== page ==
--The Packers didn't get the length of contract they wanted but at least they did get their desired quarterback.
After a three-month flirtation former Browns starter Tim Couch signed a one-year deal rather than the two-year arrangement that the Packers preferred. He reportedly received a $625,000 signing bonus and a $625,000 base salary in 2004. The deal also contains incentives to compensate Couch if he should start for Brett Favre.
--The Packers' final mini-camp was marred by the absence of cornerback Mike McKenzie and the abbreviated appearances put in by defensive tackle Cletidus Hunt and running back Ahman Green.
Perhaps as a result, coach Mike Sherman seemed even more communicative than normal. He also was noticeably more visible in the locker room, spending plenty of time talking to veteran players.
Sherman disputed the idea that there was dissension in the ranks.
"This was a non-mandatory camp, No. 1," Sherman said. "I do tell them, 'If you're not here, I'm disappointed. I expect you to be here.'
"Is there rebellion? We've had maybe two people miss in four years since I've been here. In past years people have missed and great players have missed, so I wouldn't make any more out of that. It's unfortunate. Things come up; if they disappoint me, they know how I stand on that."
QUOTE TO NOTE
"I understand that my career is year to year, and now maybe training camp to training camp, but I'm not going to worry about it. It's been that way for 14 training camps. For a guy who was never drafted, to be in this league and have a 12-year career, I can't complain about that." - QB Doug Pederson.
Strategy and personnel
The Packers signed former Arizona tight end Steve Bush but aren't done looking for another solid backup.
Mikhael Ricks, the starter in Detroit the last two seasons, visited the Packers Monday and Tuesday and then headed for New York and a visit with the Jets. The Packers are seeking a complement to Bubba Franks and David Martin.
"I'm OK with being a role player now, and, hopefully, get an opportunity to play and contribute," Ricks said.
As good as their No. 1-ranked offense was in 2003, the Vikings believe they'll be much more explosive on that side of the ball this season.
The addition of No. 2 receiver Marcus Robinson and athletic pass-catching tight end Jermaine Wiggins, and the continued maturity of quarterback Daunte Culpepper are three reasons for optimism.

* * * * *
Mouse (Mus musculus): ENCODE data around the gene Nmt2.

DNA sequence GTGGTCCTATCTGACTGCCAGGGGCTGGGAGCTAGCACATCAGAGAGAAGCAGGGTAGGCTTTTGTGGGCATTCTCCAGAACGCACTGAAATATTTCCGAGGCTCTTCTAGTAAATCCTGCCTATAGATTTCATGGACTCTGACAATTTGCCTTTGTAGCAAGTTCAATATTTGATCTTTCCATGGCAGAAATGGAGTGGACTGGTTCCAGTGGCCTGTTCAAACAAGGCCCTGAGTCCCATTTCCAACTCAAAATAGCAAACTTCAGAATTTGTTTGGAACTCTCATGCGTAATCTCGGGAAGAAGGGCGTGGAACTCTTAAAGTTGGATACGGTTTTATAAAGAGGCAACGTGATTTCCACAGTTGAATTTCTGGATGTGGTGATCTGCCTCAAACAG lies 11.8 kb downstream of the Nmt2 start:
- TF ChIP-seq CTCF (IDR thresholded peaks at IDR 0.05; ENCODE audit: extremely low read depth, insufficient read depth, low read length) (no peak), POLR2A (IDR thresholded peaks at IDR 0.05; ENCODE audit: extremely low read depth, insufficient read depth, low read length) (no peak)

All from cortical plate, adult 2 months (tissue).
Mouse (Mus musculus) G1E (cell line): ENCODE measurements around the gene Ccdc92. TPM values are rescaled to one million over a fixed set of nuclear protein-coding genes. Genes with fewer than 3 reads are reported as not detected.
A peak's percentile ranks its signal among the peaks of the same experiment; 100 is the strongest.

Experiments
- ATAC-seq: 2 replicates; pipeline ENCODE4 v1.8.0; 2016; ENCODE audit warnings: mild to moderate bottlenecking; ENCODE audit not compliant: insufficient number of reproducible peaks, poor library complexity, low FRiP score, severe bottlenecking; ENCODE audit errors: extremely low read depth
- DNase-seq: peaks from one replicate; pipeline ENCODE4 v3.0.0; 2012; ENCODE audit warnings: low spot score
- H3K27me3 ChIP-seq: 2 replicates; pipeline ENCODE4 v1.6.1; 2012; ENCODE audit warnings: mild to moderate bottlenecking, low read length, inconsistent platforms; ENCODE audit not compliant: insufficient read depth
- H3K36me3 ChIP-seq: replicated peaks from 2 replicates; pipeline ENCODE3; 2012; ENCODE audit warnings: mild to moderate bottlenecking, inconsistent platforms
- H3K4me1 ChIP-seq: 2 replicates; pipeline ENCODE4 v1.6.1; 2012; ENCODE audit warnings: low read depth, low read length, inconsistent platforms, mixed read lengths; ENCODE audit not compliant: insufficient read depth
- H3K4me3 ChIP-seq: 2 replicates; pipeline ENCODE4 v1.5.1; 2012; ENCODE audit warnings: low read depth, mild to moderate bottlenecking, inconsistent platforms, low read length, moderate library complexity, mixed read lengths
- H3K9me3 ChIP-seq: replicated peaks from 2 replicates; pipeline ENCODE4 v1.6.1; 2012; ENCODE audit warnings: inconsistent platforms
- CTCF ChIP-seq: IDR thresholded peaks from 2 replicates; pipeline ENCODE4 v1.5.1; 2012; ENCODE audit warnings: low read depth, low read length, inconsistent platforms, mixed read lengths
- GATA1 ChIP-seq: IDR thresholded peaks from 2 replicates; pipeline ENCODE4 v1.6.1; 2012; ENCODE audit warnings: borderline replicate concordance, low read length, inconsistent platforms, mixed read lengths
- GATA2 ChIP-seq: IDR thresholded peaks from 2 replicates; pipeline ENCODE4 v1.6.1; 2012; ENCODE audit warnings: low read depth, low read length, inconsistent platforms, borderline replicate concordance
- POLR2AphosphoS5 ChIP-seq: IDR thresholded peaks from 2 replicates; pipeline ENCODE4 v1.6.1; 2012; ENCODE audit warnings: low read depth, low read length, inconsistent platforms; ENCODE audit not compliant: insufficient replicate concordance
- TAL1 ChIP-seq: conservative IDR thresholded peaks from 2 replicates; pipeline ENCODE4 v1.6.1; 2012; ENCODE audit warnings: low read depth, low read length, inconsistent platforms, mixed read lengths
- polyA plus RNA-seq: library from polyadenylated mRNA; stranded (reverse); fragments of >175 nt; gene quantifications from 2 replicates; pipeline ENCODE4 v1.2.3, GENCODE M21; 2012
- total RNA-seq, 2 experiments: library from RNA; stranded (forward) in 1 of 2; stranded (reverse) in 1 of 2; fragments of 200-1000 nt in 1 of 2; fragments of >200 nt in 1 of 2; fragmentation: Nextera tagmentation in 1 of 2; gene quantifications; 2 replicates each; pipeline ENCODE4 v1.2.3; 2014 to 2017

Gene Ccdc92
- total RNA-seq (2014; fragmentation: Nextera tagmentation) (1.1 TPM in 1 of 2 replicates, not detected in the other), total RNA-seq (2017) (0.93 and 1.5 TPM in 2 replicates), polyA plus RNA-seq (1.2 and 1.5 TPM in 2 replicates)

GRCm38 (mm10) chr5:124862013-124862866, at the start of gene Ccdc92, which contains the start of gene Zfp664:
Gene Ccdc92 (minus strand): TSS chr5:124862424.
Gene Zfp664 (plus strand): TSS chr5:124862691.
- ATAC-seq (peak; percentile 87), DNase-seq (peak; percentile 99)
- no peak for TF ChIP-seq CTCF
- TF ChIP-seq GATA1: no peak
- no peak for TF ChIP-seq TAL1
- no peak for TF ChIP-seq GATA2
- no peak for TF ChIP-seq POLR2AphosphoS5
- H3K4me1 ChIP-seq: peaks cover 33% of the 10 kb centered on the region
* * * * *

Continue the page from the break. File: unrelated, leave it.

But the main reason might be the return to Pro Bowl form of running back Michael Bennett, who has been impressive during minicamp and developmental camp.
"As everybody knows, Michael is probably one of the fastest guys in the league," Culpepper said. "When he gets into his rhythm and his groove, we're hard to stop because he can take it from anywhere on the field and score a touchdown.
"When you have a threat like that, it makes it easier for you to run the offense and to run the play-action game and to get receivers open after you fake it to Bennett in the backfield."
Bennett made the Pro Bowl following the 2002 season, but broke his foot while working out on a treadmill while training for the 2003 season. He missed the first seven games and finished with 447 yards rushing and one touchdown on 90 carries.
Although Bennett showed glimpses of his speed last season, he clearly wasn't 100 percent. But he's in midseason shape now. He has lost five pounds to reach 200 and looks as quick and fast as he did when he was running track at the University of Wisconsin.
"Michael used to be a track guy who played football," Vikings owner Red McCombs said after watching Bennett score on a long pass play during mini-camp. "Now, Michael is a football player who can also run track."
Strategy and personnel
Rookie fourth-round draft pick Nat Dorsey, at 6-7, 322 pounds, finally gives the Vikings a player with true left-tackle size. Until Dorsey was selected out of Georgia Tech in April, the Vikings had to make due with guards and practice-squad projects behind starter Bryant McKinnie.
Dorsey will need a year to build strength, according to coach Mike Tice, a former offensive line coach. It's unlikely Dorsey has the strength to be a long-term solution should something happen to McKinnie. But Dorsey's future looks bright.
In fact, the Vikings consider him a potential starter at right tackle in 2005. Mike Rosenthal, the starter there since last season, is in the final year of his contract.
QUOTE TO NOTE
"It is. Definitely, it is." -- Vikings quarterback Daunte Culpepper when asked if this year's offense will be the best he has played in since coming to Minnesota in 1999.